Generational “face-palm”

Sometimes, I’m ashamed of my generation. Tom Friedman once labeled us “Generation Q,” because we go about changing society quietly, without the overt protests of the Baby Boomers. I usually agree with Friedman, begrudgingly, because people born in the ‘80s and ‘90s can be very lethargic. And when this generation does get riled up, they can still be an embarrassment.

The riots at Penn State over the firing of football coach Joe Paterno are absolutely shameful. College students kept their earbuds in through the invasion of Iraq and the 2008 financial crisis, and they get angry over this?

I just graduated college, and I know that it takes a lot to get this generation of students to protest anything. That is what makes this situation so frustrating: it’s not that students protest everything like they did in the ‘60s; the Penn State students chose the firing of Paterno as their moment of anger.

Throughout American history, each generation has made strides to end social injustice and human suffering, but there was only so much each generation could do. The “Founding Fathers” could not end slavery, the “Greatest Generation” could not give everyone equal rights.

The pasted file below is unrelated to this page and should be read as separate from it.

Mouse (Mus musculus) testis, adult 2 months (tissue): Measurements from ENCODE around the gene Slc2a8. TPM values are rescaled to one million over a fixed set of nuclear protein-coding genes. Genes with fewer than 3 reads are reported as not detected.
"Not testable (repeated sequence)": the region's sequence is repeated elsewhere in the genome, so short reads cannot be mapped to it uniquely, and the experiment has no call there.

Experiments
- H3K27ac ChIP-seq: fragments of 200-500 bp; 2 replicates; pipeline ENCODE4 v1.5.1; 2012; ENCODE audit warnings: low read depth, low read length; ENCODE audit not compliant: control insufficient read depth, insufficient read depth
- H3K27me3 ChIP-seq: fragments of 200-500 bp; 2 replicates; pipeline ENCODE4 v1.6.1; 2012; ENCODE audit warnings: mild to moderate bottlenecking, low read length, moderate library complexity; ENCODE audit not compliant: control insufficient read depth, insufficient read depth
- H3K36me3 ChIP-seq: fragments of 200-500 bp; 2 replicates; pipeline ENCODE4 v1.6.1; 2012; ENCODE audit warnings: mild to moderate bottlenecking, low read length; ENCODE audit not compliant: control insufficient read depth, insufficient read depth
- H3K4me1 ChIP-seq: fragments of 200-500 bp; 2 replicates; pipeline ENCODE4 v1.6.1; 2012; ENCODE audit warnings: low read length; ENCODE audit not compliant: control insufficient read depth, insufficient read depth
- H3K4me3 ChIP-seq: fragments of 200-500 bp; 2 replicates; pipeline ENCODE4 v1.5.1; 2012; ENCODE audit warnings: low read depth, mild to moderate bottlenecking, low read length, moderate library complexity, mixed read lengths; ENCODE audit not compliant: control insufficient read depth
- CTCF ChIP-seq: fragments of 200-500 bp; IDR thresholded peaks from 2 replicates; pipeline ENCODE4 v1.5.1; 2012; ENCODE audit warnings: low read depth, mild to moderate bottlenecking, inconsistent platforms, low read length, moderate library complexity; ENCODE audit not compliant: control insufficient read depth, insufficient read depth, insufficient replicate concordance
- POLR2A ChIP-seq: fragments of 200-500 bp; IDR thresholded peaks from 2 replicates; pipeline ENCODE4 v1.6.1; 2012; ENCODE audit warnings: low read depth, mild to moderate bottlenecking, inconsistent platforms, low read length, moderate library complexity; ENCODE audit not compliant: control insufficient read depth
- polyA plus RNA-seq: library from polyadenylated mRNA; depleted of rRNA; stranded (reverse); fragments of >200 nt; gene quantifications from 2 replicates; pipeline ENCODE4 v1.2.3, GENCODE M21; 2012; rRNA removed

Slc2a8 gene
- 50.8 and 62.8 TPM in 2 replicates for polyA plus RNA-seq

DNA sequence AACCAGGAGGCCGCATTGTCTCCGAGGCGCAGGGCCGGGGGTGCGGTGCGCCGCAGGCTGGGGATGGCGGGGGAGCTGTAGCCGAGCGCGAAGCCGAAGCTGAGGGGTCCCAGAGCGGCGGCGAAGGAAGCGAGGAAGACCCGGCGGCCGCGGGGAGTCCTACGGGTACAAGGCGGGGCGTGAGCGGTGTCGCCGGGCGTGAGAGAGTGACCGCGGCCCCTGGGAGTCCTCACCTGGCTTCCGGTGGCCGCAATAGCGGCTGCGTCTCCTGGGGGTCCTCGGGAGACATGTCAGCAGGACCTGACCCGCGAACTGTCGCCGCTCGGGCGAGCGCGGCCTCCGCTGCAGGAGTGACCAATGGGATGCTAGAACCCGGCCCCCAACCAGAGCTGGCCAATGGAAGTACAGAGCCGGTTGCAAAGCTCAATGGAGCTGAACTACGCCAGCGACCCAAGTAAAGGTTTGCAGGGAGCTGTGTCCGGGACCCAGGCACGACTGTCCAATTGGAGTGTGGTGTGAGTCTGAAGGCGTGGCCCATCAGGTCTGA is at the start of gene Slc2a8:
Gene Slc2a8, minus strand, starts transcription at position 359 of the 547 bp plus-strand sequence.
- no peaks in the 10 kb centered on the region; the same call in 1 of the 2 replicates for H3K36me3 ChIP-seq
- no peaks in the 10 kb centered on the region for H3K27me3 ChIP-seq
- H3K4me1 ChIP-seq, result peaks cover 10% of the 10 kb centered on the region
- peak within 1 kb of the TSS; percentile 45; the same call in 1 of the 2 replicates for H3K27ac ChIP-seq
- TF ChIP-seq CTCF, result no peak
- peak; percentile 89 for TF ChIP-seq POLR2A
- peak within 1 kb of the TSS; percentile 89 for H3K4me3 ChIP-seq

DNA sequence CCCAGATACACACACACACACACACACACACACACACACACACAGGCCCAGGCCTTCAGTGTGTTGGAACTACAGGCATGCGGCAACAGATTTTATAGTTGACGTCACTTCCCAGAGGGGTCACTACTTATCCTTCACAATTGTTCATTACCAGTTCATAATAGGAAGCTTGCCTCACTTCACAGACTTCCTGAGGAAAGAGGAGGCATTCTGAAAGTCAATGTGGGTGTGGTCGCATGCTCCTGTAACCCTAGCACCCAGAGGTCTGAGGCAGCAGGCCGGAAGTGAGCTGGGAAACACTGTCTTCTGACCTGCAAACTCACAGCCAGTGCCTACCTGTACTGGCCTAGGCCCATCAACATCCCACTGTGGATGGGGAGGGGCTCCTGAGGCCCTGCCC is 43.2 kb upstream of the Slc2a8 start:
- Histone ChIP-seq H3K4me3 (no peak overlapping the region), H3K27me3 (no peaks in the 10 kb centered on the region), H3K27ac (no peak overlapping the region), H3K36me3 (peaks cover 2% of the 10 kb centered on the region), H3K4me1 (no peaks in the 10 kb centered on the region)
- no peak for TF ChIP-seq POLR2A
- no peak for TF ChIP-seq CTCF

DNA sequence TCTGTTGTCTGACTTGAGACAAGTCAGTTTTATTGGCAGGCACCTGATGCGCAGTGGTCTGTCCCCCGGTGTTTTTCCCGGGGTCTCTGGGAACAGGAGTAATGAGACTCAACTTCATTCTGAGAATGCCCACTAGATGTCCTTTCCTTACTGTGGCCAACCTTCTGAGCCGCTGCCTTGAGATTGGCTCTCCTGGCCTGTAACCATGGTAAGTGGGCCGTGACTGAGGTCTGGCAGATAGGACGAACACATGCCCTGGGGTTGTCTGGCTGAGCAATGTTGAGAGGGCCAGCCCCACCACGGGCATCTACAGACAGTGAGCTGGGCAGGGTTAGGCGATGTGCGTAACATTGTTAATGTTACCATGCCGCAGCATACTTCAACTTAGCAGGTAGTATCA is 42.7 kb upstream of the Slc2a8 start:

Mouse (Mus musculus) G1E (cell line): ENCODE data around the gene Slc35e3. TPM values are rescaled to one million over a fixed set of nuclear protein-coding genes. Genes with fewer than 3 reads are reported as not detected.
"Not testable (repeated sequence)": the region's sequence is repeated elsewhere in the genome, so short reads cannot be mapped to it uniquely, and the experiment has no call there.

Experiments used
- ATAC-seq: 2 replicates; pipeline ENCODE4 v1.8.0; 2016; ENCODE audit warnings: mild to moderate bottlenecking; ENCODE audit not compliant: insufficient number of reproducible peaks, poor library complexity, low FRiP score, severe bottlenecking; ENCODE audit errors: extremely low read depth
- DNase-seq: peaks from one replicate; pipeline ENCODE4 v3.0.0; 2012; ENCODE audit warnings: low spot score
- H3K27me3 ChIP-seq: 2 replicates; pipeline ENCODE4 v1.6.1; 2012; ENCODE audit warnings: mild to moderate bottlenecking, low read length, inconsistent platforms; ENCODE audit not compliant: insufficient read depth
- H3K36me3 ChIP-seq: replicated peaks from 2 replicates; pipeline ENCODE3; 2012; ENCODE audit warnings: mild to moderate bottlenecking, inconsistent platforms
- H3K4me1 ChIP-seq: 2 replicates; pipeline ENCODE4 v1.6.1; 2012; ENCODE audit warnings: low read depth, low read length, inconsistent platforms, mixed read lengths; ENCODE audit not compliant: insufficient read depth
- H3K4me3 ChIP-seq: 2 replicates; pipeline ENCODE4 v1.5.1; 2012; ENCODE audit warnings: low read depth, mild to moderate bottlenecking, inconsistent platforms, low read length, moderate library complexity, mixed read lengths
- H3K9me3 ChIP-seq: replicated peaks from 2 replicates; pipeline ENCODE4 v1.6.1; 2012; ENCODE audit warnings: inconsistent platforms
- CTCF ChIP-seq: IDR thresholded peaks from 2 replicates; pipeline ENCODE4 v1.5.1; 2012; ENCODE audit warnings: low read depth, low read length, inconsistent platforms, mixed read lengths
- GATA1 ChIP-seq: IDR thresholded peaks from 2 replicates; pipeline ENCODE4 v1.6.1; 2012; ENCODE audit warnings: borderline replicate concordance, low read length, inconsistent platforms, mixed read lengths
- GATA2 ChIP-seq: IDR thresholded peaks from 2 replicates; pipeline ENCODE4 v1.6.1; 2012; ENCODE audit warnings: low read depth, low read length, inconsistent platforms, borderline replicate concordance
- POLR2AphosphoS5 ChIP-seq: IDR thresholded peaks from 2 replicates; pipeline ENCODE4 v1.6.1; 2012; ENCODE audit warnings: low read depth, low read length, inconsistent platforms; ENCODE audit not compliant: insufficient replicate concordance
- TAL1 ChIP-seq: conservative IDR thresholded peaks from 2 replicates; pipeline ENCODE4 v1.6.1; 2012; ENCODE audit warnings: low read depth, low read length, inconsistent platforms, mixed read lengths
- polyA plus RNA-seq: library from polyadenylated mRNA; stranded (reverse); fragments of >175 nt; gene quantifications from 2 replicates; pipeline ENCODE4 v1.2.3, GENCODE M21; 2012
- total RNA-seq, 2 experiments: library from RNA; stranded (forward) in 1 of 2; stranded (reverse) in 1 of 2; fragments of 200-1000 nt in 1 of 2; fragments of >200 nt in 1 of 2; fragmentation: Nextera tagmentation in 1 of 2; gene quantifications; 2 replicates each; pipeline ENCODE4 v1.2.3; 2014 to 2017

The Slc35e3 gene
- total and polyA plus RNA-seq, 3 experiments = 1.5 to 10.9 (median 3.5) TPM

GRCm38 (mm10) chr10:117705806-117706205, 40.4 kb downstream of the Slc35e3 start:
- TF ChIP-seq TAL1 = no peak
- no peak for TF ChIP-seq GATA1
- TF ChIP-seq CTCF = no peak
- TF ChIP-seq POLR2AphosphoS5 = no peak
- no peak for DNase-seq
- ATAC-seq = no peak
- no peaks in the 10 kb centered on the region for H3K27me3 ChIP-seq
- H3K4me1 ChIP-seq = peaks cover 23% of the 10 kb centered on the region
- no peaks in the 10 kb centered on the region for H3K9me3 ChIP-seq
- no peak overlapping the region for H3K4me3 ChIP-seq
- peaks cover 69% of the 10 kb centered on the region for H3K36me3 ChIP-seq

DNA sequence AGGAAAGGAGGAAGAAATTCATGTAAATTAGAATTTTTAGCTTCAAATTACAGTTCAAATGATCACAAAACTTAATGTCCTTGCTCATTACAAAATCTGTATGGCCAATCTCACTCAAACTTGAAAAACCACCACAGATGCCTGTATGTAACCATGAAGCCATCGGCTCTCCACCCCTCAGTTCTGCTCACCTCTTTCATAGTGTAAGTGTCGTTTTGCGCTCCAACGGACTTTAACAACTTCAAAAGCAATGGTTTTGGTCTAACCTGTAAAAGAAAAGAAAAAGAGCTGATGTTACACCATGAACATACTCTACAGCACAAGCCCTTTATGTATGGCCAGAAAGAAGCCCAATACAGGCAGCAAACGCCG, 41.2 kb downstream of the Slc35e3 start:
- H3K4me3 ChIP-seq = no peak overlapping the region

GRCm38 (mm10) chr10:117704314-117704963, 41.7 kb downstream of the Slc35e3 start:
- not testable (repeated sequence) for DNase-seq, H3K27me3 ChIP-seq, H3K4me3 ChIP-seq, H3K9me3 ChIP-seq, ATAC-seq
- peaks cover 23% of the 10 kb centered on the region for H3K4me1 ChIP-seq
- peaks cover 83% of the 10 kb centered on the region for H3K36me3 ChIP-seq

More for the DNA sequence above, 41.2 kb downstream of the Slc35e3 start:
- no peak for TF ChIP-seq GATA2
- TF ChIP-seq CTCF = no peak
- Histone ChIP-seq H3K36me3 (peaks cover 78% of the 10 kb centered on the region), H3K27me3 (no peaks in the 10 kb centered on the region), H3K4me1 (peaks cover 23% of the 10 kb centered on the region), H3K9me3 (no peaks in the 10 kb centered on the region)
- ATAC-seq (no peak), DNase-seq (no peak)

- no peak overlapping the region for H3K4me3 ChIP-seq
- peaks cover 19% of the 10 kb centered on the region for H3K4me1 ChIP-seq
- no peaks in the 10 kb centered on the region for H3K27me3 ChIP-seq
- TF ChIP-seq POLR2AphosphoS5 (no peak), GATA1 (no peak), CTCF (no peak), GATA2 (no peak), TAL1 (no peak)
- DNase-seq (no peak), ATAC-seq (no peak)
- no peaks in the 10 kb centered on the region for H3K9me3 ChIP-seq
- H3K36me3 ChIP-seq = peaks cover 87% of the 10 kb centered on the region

There is still work to be done. American culture is too tolerant of sexual abuse. Unless the suspect is Michael Jackson or the Catholic Church, the accused usually get the benefit of the doubt. I don’t think anyone in this generation thinks covering up pedophilia is okay; the fact that students would put football above that is disgusting.

The greatest failure of this generation is not that they are “quiet,” it’s that they seem too distracted to consistently stand up for their values. The fact that Paterno did not intervene to stop the rape is unbelievable for the people who admire him (and everyone else). Seeing Penn State students sidestep that conundrum by defending Paterno makes them look like, well, a bunch of spoiled kids. Someone has to stand up for what’s right. Will this generation every be ready?

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